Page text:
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Mangoom (Bryan Hinojosa-Lafayette, LA)



“Thank the God,” whispered Elias, opening the rusted trunk he had recently uncovered from a pile of dust-covered rubble, “Food!” There were tins: some crushed in upon themselves, missing labels;
large ones with beans, red and white; smaller ones with yellow slivers and white hemispheres: canned fruit, the only form of the food Elias had ever known; and smaller, flatter tins of fish meat, an animal Elias had never seen. Medical supplies and other inedible detritus littered the rear of the trunk.
This type of thing had happened long ago, even to his own group, and stories of such occurrences had been told around campfires often and dreamt about innumerable times. But this time it was happening to him: Elias had actually found a forgotten cache!
He turned to go deliver the incredible news, but the movement prompted an event which was infrequent in his life: he caught a glint. In this world of dun earth and gray skies, where shimmers were rare enough (unless one included the rainbow coruscations of the oily sheen that covered most bodies of water), a sparkle was enough to cause Elias to drop to his knees, digging through the trunk, seeking the source of the glitter.
He found it: a flat package, square, four inch by four inch, containing a round object. The wrapping was of a shimmering material that he had once, long ago, heard called “foil.” It was golden, a color that he couldn't name, hadn't really seen before. Elias marveled, smiling as the small item scintillated in the dim light. It was a relic of halcyon days, times of plenty, when people actually produced beautiful items, materials, like this “foil,” that were meant to be simply discarded after a single use.
Reverentially, as a priest would mouth the forbidden name of a god, Elias whispered “Candy.”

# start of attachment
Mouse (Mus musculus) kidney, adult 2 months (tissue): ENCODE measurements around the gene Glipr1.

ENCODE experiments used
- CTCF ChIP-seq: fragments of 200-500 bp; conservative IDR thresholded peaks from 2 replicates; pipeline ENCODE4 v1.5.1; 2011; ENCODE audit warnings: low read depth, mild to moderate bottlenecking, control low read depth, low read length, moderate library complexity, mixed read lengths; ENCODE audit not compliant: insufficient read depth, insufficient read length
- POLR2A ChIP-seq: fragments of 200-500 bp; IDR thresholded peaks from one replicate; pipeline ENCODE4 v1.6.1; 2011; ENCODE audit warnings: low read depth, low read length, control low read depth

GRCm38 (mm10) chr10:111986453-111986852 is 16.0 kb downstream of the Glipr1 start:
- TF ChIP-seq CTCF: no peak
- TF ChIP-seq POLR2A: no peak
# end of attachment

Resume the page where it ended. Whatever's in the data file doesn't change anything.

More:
He had only eaten candy once, long ago, in celebration of some holy day no longer commemorated. An elder in his group had brought out several handfuls of goodies. There was chocolate, whose color was that of soil many feet down. It smelled of pleasant, dimly-remembered times, and it tasted deeper than any sleep Elias had slept, and twice as dark.
He handled the shimmering package, caressing it. No, he thought, it's not chocolate. Chocolate was hard, yet soft, pliable, malleable, and it melted into silk. This thing was squishy springy, flexing and bending, then returning to its normal shape. He remembered another type of candy: gummies, brightly-colored, in the shape of now-extinct animals, possessing flavors he instinctively knew to be those of artificial fruit. He remember sucking on one for hours, rolling it around his palate, until just a flavorless lump of waxen material was left, and he remembered pieces that stuck in his teeth, which still tasted good after being picked out.
Elias looked in the direction of his group and then back down at his find. Even with just a third of the food in the trunk, he was giving them a feast, unlike anything they had had in years. Even without this piece of candy, he would be remembered as a hero. No one would notice. Not this small, minuscule thing. And, it might be the last piece of candy. Ever.
Elias had been taught his letters, but when most writing he had encountered was dedicated to navigating a dying world. He hadn't much need for reading, and had practiced little. Regardless, he wanted to know this thing's name, to speak it. He spelled out the word in block letters on the front of the package as if it were a communication from divinity: “M.A.G.N.U.M.” Elias said the word aloud, almost tasting it, “Mangoom.”
With trembling fingers, Elias tore open the package.

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